Because audio devices generate real-time audio output, the Simulink® environment must maintain a continuous flow of data to a device throughout simulation. Delays in passing data to the audio hardware can result in hardware errors or distortion of the output. This means that the To Wave Device block must in principle supply data to the audio hardware as quickly as the hardware reads the data. However, the To Wave Device block often cannot match the throughput rate of the audio hardware, especially when the simulation is running within Simulink rather than as generated code. Simulink execution speed can vary during the simulation as the host operating system services other processes. The block must therefore rely on a buffering strategy to ensure that signal data is available to the hardware on demand.
This block requires real-time execution of the parent model for best performance.
The following block parameters control the memory management for this block:
Automatically determine internal buffer size or User-defined internal buffer size
Initial output delay
The Queue duration parameter defines the overall size of the block's buffer. The block reads in chunks of data in the size of the input dimensions and stores them in the buffer. The internal buffer size defines the dimensions of the block output to the hardware. You can define the internal buffer size yourself in the User-defined internal buffer size parameter. If you select Automatically determine internal buffer size instead, the internal buffer size is calculated for you according to the following rules:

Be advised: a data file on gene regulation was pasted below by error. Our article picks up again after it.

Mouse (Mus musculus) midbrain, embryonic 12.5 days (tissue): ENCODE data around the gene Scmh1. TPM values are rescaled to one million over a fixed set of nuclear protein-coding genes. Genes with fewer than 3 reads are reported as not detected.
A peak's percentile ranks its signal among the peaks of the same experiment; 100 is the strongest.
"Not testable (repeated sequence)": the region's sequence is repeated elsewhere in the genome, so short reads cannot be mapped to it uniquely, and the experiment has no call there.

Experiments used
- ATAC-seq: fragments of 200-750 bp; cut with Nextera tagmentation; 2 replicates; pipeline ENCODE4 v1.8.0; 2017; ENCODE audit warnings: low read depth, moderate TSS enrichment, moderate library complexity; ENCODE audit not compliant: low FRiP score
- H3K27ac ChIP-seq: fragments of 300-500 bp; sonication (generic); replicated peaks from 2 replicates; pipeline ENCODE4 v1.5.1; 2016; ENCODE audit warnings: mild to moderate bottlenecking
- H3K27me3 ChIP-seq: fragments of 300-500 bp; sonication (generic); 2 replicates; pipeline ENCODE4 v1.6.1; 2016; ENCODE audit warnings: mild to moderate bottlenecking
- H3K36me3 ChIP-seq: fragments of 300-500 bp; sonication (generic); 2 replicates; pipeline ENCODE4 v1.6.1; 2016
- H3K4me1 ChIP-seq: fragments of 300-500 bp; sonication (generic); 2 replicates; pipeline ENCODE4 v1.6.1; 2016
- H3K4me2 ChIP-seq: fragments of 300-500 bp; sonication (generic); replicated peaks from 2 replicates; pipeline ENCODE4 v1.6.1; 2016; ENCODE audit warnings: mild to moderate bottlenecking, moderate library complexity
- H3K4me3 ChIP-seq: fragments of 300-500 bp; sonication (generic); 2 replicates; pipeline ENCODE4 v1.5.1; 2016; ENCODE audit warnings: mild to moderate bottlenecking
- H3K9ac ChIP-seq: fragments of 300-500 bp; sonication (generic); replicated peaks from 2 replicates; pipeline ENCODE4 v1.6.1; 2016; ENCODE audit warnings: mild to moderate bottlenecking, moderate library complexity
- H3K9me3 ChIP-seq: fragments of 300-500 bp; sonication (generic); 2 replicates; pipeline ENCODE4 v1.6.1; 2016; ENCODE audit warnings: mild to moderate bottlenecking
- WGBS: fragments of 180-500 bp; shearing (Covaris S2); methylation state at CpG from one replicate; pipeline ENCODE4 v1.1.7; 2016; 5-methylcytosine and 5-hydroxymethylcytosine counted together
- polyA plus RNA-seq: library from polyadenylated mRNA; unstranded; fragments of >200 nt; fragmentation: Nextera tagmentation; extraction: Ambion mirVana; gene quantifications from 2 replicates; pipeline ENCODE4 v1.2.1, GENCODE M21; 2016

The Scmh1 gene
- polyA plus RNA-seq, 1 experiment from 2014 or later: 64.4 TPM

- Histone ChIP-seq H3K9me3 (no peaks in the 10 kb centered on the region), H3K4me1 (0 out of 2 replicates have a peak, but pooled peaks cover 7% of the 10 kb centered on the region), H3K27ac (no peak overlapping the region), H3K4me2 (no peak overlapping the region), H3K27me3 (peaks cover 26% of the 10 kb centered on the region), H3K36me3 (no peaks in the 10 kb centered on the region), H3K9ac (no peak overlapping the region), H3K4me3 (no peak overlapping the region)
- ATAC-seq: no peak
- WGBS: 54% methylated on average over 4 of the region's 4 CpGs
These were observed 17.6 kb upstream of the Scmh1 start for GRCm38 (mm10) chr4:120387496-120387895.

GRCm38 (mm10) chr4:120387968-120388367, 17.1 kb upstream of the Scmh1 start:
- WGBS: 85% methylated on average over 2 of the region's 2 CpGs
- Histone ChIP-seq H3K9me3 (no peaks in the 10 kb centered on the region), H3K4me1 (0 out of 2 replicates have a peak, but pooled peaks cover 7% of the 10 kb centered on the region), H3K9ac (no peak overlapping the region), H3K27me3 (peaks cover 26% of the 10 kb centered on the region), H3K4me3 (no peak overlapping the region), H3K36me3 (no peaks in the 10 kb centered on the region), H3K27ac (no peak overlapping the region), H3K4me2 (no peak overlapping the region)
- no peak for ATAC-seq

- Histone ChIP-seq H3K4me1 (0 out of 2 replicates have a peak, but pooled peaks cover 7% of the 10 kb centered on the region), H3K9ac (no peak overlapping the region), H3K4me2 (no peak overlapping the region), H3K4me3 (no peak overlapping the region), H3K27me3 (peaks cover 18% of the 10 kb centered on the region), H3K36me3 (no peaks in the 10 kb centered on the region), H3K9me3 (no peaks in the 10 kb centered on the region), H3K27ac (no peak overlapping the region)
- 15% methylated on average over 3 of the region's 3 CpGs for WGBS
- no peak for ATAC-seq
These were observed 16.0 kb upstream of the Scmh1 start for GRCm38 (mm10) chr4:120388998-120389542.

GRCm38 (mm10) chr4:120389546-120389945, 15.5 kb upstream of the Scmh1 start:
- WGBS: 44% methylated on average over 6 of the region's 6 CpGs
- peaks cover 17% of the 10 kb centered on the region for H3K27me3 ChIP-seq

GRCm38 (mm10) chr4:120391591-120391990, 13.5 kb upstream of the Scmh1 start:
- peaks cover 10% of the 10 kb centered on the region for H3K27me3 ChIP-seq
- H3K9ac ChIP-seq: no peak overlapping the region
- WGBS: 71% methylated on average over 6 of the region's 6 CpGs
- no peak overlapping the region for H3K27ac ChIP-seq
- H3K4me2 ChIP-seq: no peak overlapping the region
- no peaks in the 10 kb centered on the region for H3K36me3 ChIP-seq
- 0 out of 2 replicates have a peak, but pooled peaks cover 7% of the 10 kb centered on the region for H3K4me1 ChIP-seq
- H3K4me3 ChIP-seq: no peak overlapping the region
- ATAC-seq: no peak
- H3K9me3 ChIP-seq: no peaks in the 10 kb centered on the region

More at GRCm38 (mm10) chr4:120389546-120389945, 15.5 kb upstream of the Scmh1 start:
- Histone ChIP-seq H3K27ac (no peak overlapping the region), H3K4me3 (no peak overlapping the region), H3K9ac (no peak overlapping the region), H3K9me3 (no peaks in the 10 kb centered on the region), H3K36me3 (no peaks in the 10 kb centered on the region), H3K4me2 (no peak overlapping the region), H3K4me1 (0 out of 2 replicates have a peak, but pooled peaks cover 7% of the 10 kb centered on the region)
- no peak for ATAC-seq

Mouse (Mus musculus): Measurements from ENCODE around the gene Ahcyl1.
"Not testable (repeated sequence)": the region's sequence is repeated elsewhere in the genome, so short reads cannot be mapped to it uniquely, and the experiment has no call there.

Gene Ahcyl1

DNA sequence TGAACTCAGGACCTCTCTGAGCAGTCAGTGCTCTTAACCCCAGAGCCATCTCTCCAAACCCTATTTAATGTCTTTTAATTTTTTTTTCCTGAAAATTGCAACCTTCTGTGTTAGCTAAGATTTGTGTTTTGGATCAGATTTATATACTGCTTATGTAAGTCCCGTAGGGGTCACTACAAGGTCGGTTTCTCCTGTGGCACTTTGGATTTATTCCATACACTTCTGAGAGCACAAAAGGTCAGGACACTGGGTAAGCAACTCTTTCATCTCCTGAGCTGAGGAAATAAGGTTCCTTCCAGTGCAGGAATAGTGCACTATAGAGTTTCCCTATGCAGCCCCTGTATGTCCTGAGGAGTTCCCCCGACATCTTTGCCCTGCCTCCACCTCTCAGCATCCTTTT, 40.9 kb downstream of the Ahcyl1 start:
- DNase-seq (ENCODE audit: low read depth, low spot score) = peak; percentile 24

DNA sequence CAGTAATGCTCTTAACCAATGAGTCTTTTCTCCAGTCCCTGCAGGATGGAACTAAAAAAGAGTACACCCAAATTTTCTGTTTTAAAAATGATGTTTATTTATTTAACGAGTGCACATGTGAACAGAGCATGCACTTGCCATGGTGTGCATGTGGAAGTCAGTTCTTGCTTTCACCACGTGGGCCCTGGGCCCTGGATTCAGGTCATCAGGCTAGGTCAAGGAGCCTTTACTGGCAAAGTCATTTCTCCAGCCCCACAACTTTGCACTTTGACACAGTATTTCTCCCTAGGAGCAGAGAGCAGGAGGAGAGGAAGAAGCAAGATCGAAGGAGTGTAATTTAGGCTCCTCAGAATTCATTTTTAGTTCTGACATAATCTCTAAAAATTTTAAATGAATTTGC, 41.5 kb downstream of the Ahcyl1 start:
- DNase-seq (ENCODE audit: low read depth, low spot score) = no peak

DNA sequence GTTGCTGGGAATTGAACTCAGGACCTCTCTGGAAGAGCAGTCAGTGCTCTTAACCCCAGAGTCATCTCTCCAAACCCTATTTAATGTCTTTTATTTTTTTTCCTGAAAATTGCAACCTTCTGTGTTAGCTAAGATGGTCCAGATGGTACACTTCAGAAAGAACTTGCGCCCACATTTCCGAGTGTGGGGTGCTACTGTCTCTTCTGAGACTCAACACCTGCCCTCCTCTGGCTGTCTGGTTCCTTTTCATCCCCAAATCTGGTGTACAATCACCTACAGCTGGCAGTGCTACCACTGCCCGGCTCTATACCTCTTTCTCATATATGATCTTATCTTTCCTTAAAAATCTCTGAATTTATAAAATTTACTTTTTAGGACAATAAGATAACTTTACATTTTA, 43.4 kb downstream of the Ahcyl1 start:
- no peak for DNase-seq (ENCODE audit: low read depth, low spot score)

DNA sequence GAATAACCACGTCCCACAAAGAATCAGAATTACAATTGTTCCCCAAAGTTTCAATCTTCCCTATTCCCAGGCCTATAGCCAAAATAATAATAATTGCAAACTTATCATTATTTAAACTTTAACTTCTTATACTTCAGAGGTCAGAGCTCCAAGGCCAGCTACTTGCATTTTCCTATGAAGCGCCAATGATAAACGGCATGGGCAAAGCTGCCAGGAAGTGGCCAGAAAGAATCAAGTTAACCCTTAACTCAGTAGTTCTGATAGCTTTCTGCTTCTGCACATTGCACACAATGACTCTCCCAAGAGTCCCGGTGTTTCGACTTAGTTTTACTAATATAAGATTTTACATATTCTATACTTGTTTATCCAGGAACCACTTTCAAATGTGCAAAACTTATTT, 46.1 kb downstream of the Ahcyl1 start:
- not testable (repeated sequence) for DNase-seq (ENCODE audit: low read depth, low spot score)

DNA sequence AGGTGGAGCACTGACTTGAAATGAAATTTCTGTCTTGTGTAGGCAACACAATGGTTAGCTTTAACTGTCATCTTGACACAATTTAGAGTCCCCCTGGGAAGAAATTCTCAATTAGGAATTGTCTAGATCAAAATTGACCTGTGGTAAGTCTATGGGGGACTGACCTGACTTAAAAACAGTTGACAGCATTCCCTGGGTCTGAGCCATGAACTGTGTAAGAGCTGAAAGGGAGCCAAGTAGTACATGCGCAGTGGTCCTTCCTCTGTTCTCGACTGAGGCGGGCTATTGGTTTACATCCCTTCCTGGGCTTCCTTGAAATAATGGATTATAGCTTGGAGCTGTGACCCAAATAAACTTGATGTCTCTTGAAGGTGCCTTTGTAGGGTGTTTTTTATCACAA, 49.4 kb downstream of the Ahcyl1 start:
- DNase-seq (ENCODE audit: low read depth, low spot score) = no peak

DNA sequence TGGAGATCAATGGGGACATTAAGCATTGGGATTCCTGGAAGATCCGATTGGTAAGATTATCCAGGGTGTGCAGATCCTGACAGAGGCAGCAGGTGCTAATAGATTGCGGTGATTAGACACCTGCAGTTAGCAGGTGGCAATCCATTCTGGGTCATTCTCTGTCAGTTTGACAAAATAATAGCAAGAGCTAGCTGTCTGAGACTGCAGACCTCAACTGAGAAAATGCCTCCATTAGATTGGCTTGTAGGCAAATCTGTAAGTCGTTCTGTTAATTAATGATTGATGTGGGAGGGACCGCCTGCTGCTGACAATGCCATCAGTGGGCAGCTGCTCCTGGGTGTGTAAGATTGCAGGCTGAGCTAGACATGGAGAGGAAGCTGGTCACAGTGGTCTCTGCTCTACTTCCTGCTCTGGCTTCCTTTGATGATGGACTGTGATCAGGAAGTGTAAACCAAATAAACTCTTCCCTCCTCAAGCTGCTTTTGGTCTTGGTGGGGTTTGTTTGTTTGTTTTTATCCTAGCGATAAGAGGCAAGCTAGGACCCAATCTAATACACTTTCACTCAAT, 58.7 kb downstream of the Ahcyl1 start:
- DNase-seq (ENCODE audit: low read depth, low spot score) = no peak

If the input to the block has a frame size of 32 samples or larger, the internal buffer size be the same as the input frame size.
If the input to the block has a frame size smaller than 32 samples, the internal buffer size is based on the input sample rate according to the following table, where
Internal Buffer Size (samples)
To minimize the chance of dropouts, the block checks to make sure that the queue duration is at least as big as twice the internal buffer size. If it is not, the queue duration is automatically set to twice the internal buffer size.
The Initial output delay parameter enables you to preload the buffer before the block starts to output data to the audio device, which can be helpful for models that do not run in real time. However, for real-time applications, it is best to set the initial output delay to zero (one frame of delay), or as close to zero as possible.